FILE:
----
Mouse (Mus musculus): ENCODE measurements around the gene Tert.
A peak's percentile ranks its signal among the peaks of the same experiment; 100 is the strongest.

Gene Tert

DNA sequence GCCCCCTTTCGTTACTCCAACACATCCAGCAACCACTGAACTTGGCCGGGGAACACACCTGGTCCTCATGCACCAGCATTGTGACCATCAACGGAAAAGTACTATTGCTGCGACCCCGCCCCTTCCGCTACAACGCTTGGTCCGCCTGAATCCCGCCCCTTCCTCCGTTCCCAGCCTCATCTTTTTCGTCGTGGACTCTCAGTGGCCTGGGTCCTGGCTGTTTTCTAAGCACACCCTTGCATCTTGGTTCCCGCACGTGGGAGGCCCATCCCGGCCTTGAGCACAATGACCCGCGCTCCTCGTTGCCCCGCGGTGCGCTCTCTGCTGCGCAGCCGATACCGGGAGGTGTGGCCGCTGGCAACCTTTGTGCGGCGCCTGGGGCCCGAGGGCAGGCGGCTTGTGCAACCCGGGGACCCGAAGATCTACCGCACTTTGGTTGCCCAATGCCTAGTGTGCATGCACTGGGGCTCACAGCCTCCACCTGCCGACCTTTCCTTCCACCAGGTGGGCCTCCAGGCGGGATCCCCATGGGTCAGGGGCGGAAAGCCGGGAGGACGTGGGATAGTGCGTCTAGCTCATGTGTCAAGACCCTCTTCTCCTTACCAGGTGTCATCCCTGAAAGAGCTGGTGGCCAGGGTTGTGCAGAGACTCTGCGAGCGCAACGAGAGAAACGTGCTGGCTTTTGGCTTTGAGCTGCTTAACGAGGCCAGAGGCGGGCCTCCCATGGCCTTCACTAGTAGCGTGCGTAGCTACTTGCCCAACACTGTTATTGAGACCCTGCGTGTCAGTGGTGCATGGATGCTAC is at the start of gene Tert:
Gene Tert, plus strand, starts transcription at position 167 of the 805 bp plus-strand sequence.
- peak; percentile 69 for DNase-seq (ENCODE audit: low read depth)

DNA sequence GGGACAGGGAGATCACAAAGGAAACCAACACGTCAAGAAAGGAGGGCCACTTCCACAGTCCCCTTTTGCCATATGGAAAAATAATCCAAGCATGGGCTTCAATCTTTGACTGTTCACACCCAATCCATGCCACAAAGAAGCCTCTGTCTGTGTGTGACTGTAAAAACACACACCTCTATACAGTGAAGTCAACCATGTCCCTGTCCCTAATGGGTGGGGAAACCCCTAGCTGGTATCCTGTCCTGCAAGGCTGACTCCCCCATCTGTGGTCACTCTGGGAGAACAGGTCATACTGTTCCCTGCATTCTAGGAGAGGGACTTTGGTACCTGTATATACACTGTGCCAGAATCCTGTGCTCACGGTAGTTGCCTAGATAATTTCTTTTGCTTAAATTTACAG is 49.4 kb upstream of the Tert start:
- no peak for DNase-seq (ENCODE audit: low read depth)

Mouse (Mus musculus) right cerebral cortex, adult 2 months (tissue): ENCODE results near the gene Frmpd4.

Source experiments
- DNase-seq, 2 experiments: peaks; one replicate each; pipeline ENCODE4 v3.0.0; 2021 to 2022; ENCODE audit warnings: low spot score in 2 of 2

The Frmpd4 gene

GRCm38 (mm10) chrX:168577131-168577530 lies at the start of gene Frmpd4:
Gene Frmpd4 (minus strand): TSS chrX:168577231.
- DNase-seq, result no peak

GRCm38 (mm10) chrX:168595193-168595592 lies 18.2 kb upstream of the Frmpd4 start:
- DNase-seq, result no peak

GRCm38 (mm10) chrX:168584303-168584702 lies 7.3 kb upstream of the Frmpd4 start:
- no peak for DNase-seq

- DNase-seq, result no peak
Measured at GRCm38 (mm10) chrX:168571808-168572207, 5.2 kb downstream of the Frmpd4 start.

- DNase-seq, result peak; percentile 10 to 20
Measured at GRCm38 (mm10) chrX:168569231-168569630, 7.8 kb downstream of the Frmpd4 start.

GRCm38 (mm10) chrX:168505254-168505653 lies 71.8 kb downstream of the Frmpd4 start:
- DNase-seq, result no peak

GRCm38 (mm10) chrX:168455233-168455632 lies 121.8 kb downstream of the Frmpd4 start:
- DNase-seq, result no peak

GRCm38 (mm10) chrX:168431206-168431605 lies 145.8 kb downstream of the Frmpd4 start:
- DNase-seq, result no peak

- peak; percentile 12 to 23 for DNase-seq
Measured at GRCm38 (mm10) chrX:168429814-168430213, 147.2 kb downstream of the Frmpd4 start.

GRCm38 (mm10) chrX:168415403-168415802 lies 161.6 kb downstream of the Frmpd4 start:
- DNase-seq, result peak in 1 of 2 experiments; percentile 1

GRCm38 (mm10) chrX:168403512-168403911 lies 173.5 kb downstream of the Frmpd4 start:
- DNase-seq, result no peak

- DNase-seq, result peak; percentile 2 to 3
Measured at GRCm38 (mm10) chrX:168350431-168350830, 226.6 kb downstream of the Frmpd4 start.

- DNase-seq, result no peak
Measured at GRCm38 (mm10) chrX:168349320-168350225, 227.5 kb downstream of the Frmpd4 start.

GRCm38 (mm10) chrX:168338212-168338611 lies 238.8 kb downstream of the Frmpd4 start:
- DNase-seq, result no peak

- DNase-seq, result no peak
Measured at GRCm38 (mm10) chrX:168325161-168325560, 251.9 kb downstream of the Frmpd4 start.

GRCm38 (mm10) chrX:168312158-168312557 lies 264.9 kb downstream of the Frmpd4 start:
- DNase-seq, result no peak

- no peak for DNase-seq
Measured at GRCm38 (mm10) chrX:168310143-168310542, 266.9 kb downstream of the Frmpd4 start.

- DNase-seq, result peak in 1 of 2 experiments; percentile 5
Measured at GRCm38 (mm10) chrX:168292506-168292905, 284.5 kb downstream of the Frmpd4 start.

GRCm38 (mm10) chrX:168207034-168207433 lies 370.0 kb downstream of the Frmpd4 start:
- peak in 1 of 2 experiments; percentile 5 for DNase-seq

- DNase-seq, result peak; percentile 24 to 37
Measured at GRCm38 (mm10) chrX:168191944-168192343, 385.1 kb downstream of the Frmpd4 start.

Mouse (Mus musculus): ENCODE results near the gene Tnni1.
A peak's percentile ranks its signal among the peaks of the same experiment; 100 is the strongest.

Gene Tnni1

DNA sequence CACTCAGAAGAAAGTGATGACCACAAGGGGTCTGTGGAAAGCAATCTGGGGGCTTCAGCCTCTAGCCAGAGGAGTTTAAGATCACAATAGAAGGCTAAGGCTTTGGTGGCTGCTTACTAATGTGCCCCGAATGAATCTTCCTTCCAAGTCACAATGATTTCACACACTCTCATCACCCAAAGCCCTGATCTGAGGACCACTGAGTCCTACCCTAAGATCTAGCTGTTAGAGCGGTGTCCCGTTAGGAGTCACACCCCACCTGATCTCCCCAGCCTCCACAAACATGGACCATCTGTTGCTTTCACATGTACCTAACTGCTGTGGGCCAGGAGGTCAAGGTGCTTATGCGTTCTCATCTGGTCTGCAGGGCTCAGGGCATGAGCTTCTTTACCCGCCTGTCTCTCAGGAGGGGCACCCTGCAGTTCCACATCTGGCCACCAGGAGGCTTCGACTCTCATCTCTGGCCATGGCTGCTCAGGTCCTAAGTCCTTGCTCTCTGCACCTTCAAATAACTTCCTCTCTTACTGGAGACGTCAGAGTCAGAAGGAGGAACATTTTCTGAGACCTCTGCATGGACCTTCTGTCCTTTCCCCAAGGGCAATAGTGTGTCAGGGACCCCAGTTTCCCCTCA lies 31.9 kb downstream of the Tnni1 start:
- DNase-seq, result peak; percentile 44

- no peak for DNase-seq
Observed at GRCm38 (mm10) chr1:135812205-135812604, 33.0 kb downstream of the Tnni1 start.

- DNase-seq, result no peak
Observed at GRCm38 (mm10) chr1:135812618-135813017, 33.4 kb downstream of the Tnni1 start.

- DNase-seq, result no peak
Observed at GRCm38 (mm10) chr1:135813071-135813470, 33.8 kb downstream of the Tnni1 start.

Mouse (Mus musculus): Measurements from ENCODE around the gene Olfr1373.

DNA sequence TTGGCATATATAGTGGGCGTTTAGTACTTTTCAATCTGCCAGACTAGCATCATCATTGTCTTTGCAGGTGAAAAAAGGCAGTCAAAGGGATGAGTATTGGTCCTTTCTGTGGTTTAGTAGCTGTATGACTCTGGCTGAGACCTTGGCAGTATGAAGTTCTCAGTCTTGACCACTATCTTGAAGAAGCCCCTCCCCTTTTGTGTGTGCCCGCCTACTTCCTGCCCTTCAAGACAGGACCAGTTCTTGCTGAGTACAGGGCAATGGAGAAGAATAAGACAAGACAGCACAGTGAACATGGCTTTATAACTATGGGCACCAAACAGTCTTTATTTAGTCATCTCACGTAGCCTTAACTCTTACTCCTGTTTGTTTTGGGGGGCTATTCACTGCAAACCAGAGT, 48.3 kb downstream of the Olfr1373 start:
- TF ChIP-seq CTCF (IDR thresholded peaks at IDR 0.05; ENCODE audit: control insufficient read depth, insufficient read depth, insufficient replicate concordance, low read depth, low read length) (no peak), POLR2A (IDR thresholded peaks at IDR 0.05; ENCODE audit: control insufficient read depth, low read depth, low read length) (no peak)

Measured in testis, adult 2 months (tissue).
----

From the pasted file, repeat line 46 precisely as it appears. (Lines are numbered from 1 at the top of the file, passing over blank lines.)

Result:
- no peak for DNase-seq